[¶27] Viewing the evidence in light most favorable to the plaintiff, we find that it was error for the trial court to dismiss the complaint. The well-pled facts, taken as true for purposes of ruling on the motion to dismiss, establish that Dr. DeFranco's relationship with Michelle was more akin to those physicians found to have a special relationship giving rise to a professional duty of care. Specifically, the complaint established that Dr. DeFranco: (1) was the on-call urologist assigned to consult with treating physicians at Silver Cross Hospital pursuant to a contract between the hospital and his employer; (2) was compensated for his consulting services; (3) was consulted by the emergency room physician for Michelle's benefit for the specific purpose of rendering diagnostic and medical advice regarding her treatment; (4) received specific information regarding her history, symptoms, and diagnostic test results; (5) evaluated those tests results and formed a medical opinion that she was not in danger of sepsis; (6) was actually responsible for making decision regarding her care and whether she was to be admitted or released; and (7) decided that Michelle did not need to be admitted but could be discharged with an instruction to seek an out-patient follow-up appointment on Monday. Taking these facts as true, it is clear that Dr. Franco's relationship with Michelle was a physician-patient relationship which gave rise to a professional duty of care. We find that the trial court erred in granting the motion to dismiss and that the matter should be remanded for further proceedings.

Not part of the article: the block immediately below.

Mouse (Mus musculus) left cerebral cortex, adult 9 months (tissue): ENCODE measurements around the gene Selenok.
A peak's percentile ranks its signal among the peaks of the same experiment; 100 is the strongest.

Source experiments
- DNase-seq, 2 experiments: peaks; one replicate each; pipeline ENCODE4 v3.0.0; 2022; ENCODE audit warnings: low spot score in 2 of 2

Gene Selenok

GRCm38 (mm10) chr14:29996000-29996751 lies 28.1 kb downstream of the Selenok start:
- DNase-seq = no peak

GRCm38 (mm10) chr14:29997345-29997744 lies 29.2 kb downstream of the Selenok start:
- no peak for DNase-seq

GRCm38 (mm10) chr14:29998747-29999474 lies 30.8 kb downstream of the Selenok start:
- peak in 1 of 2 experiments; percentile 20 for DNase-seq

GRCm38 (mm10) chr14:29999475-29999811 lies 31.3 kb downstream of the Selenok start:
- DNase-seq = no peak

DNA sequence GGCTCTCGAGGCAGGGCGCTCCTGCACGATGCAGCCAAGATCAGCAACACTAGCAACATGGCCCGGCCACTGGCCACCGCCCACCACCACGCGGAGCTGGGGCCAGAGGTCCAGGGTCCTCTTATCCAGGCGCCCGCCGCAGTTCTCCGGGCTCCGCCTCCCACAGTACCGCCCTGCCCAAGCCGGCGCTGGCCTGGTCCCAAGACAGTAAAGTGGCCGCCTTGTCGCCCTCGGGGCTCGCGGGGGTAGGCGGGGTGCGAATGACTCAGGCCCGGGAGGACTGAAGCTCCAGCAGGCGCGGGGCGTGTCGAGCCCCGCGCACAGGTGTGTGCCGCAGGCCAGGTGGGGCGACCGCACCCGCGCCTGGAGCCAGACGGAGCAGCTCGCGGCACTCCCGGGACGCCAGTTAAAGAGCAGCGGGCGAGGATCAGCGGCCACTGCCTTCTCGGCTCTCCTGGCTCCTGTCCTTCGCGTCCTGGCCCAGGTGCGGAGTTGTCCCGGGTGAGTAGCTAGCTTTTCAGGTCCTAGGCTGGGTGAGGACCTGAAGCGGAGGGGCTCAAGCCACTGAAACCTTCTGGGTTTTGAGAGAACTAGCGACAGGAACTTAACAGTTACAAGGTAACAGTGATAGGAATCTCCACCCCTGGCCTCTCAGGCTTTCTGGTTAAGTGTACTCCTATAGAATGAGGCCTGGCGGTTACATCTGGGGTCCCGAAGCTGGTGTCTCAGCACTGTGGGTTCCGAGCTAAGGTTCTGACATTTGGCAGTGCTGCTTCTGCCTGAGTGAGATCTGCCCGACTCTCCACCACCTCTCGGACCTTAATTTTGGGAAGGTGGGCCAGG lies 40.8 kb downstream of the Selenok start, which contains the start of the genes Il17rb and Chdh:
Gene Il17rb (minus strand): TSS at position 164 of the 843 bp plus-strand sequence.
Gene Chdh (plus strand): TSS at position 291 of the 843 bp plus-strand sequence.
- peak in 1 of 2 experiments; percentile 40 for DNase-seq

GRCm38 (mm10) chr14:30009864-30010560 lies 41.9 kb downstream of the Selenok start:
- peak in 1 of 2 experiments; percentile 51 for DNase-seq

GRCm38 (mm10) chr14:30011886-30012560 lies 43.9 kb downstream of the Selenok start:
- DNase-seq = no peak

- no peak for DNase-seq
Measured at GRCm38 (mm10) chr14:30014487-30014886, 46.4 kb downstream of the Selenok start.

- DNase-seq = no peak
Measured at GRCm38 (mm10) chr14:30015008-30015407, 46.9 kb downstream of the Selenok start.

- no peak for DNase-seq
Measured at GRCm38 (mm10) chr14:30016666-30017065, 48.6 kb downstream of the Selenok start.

[¶29] For the foregoing reasons, the judgment of the circuit court of Will County dismissing the complaint against Dr. DeFranco is reversed and the cause is remanded for further proceedings consistent with this disposition.

[¶30] Reversed; cause remanded.